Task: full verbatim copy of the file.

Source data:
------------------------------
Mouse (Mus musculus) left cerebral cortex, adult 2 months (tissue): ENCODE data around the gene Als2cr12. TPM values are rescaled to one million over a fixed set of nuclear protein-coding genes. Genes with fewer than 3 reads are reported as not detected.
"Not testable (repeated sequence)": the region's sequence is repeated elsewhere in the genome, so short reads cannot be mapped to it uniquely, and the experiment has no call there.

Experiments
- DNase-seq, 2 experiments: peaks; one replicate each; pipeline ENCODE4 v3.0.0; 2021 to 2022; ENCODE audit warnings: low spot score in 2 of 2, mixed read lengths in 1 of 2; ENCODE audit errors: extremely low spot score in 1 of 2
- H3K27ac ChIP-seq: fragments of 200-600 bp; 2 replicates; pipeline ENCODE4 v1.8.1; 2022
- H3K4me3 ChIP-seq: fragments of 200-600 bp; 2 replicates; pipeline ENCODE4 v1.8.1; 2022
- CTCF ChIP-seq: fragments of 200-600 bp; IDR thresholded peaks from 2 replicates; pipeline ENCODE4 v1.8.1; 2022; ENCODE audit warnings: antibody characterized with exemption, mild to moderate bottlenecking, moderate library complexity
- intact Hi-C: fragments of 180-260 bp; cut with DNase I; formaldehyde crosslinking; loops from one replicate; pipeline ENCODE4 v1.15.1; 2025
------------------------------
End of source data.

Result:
Mouse (Mus musculus) left cerebral cortex, adult 2 months (tissue): ENCODE data around the gene Als2cr12. TPM values are rescaled to one million over a fixed set of nuclear protein-coding genes. Genes with fewer than 3 reads are reported as not detected.
"Not testable (repeated sequence)": the region's sequence is repeated elsewhere in the genome, so short reads cannot be mapped to it uniquely, and the experiment has no call there.

Experiments
- DNase-seq, 2 experiments: peaks; one replicate each; pipeline ENCODE4 v3.0.0; 2021 to 2022; ENCODE audit warnings: low spot score in 2 of 2, mixed read lengths in 1 of 2; ENCODE audit errors: extremely low spot score in 1 of 2
- H3K27ac ChIP-seq: fragments of 200-600 bp; 2 replicates; pipeline ENCODE4 v1.8.1; 2022
- H3K4me3 ChIP-seq: fragments of 200-600 bp; 2 replicates; pipeline ENCODE4 v1.8.1; 2022
- CTCF ChIP-seq: fragments of 200-600 bp; IDR thresholded peaks from 2 replicates; pipeline ENCODE4 v1.8.1; 2022; ENCODE audit warnings: antibody characterized with exemption, mild to moderate bottlenecking, moderate library complexity
- intact Hi-C: fragments of 180-260 bp; cut with DNase I; formaldehyde crosslinking; loops from one replicate; pipeline ENCODE4 v1.15.1; 2025